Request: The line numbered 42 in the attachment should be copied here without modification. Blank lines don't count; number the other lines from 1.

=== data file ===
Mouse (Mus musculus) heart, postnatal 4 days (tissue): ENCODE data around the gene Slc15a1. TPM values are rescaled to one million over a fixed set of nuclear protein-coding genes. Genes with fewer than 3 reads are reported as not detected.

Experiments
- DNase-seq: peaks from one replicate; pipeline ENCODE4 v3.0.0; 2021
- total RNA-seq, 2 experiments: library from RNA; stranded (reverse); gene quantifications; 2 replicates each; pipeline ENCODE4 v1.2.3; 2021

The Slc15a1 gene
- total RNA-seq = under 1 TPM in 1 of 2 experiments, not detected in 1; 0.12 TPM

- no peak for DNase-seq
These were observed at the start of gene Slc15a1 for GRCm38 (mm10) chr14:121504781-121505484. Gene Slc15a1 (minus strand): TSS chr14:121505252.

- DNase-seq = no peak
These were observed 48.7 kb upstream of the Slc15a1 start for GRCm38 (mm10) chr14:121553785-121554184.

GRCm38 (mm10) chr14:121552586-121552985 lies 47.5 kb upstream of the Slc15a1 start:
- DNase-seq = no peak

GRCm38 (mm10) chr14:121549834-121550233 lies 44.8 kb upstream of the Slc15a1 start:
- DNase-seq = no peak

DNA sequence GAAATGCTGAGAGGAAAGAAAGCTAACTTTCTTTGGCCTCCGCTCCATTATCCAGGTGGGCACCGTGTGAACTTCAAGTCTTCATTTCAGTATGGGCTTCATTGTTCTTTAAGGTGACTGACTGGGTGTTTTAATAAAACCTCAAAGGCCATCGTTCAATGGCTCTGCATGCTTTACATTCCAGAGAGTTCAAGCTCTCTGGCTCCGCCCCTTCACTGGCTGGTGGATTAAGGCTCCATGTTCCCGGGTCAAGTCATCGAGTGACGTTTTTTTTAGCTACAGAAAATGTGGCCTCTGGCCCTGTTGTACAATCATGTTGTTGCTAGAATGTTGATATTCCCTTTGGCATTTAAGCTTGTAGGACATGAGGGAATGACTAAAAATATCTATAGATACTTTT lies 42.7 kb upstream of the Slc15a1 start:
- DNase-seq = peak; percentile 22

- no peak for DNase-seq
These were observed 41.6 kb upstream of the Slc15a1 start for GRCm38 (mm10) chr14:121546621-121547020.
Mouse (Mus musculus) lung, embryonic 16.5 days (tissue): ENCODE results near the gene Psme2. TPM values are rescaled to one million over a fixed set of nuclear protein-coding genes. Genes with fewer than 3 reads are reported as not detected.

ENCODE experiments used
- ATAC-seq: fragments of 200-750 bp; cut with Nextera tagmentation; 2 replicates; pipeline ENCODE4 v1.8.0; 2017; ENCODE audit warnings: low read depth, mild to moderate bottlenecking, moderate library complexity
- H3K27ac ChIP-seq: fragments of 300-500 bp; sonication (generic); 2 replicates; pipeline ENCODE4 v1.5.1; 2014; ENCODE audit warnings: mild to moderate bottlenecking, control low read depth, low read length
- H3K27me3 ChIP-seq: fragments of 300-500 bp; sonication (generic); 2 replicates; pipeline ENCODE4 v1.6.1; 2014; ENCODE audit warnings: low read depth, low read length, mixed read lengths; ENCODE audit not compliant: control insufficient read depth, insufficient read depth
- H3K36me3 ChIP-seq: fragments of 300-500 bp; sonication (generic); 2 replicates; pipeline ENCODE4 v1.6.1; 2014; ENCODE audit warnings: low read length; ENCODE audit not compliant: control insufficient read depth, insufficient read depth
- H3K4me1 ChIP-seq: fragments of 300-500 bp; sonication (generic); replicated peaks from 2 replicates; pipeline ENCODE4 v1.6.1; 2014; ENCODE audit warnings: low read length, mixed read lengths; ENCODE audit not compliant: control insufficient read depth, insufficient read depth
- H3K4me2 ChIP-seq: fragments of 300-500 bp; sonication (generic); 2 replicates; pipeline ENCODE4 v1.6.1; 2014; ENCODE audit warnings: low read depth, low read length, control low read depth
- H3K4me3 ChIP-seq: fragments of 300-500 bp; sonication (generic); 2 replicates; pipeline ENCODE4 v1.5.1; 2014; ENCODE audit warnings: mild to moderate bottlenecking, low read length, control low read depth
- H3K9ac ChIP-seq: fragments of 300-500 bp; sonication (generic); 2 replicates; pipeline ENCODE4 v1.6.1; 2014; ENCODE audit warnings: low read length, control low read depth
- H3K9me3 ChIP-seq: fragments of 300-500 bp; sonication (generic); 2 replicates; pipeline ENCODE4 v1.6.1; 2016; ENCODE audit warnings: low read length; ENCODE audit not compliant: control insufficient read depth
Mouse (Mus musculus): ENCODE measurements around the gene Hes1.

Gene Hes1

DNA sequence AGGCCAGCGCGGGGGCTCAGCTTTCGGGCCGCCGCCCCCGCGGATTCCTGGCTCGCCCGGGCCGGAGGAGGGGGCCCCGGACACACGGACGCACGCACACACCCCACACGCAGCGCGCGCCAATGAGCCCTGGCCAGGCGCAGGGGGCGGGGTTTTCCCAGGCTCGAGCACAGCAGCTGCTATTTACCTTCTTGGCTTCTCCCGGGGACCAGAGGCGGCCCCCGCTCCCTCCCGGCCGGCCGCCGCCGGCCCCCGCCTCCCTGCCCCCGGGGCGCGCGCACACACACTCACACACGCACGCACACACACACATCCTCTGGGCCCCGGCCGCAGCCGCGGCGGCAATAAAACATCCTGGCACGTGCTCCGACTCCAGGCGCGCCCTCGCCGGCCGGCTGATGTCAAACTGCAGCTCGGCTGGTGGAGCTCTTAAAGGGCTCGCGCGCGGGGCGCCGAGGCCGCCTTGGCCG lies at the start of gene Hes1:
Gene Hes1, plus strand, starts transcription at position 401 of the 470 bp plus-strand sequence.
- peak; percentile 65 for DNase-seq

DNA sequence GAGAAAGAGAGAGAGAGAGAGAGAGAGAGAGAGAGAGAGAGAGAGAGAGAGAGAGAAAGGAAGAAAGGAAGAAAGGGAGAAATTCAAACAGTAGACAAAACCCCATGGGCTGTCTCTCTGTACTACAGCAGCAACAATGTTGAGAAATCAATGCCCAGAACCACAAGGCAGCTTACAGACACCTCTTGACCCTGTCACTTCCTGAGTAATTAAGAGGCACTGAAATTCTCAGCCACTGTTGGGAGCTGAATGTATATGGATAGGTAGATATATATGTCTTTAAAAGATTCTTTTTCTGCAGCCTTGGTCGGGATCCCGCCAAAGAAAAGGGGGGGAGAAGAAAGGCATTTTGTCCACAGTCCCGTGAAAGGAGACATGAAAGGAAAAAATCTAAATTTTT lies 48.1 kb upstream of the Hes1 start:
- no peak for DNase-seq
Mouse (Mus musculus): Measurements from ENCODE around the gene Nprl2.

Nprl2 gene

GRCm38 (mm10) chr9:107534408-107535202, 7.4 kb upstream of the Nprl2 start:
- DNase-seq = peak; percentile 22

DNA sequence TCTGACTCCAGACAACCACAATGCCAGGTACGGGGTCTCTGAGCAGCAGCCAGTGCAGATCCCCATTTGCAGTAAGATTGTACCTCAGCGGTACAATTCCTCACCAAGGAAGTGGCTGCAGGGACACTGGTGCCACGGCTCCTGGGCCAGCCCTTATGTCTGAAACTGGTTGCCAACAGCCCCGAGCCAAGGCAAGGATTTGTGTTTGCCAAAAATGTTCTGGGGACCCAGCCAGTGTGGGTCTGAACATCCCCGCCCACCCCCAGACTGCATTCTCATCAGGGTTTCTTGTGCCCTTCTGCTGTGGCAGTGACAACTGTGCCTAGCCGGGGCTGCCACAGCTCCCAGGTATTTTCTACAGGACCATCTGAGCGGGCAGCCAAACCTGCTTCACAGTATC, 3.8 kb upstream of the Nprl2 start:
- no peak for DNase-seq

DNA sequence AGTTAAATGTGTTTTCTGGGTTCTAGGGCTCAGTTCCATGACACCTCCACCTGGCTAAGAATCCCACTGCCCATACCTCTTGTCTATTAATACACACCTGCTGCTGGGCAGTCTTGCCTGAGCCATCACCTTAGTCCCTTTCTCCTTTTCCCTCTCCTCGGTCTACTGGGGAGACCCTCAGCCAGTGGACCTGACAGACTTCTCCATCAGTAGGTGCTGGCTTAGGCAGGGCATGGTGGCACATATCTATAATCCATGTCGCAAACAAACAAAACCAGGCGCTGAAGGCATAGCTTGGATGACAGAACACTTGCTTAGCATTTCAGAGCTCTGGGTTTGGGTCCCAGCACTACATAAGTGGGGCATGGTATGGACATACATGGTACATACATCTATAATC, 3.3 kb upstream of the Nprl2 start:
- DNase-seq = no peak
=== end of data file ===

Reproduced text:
- no peak for DNase-seq